Our Kids; Our Responsibility

The PTO of Morehead Middle School has raised enough funds to lease a cart of 25 Dell 620 laptops for three years. The story was captured in the News-Times article, “PTO Doesn’t Wait, Buys Own Laptops.”

“There was so much we wanted to do and we felt technology had taken a back seat for so long,” said technology facilitator Lisa Raines. “In order for students to compete, the computers are absolutely needed.”

“We’ve got to keep up with the technology, and we couldn’t wait another two or three years. That’s another group of kids that’s not getting the education they need,” she said.

Advisory council member Stephanie McIntyre agreed.

“Coming from a county where the school system provided up-to-date technology, it’s sad that we have to do things like this to get it,” she said. “I hate that the school system doesn’t have the funds to pay for it. We’re getting behind other school systems.

I applaud Morehead Middle for the initiative to do what they had to do to secure educational resources for their students. I lament, however, that it has come to this.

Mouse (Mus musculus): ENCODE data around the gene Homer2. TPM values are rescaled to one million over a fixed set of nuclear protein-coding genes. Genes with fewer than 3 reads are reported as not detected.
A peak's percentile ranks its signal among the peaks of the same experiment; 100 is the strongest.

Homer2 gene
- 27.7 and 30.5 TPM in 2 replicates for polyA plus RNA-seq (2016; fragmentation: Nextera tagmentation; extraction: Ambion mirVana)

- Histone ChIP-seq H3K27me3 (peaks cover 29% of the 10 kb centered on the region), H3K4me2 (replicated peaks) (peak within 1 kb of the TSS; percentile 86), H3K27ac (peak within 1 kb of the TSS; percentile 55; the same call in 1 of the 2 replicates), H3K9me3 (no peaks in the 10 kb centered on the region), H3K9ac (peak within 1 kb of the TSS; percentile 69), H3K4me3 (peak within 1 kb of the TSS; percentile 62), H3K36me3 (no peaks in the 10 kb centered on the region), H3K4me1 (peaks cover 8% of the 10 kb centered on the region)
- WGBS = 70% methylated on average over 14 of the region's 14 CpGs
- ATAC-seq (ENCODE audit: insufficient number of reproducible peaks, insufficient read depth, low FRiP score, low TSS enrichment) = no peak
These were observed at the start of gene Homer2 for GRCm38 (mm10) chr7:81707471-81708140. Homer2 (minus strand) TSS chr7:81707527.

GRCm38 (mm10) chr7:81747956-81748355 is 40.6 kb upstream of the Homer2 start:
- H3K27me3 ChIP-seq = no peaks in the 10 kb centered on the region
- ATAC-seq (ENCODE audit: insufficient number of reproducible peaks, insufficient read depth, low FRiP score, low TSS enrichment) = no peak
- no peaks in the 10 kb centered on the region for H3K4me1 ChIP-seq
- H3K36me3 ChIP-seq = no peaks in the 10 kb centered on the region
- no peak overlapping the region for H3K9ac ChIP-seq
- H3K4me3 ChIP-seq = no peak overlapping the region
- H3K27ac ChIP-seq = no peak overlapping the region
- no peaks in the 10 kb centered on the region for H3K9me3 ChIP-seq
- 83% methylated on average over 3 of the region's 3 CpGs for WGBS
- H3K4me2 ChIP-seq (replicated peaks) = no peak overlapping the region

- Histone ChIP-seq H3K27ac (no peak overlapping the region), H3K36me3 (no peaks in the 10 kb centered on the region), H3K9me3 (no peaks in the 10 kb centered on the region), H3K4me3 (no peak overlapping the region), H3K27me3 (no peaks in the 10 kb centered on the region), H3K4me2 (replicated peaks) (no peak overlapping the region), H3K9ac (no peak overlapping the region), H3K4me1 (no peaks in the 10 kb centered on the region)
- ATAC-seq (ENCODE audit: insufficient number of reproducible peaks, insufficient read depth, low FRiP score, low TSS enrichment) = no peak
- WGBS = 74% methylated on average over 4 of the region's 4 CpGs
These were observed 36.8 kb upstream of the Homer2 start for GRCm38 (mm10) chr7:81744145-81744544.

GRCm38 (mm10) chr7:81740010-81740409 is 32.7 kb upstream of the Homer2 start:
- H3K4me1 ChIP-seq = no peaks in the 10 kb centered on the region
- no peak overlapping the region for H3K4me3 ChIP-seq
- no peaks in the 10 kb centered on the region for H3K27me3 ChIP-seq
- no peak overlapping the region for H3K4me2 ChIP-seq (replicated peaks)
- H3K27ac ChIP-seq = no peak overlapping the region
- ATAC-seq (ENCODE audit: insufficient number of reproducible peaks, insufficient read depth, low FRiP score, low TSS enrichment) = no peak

Check the demographics!  We are going to see local Digital Divide issues intensify, rather than alleviate, if we as a school system and a community fail to provide necessary resources to prepare all of our students to be future-ready in a global context.

And if we don’t prepare our students to be successful in a flattened world, to whose students will we be conceding the advantage?

—more reasons to fully fund technology at Budget OneStop

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One Response to Our Kids; Our Responsibility

  1. Laura Unger says:

    While I also congratulate this effort, I also lament that it has come to this. In a report cited on the http://www.Speedmatters.org website, they remark that approximately 34% of US households do own computers. You also need to pair that with the fact that even among those who do, they cannot afford a broadband connection because they are both expensive and often not even provided as some areas are “redlined” and are denied access to the speeds needed to really utilize the internet. A comprehensive solution to “No Child Left Offline” would be both subsidized computers and public policy that encourages investment in affordable, high speed internet for every family. The Speed Matters site gives some good examples of the kind of policies that are needed.

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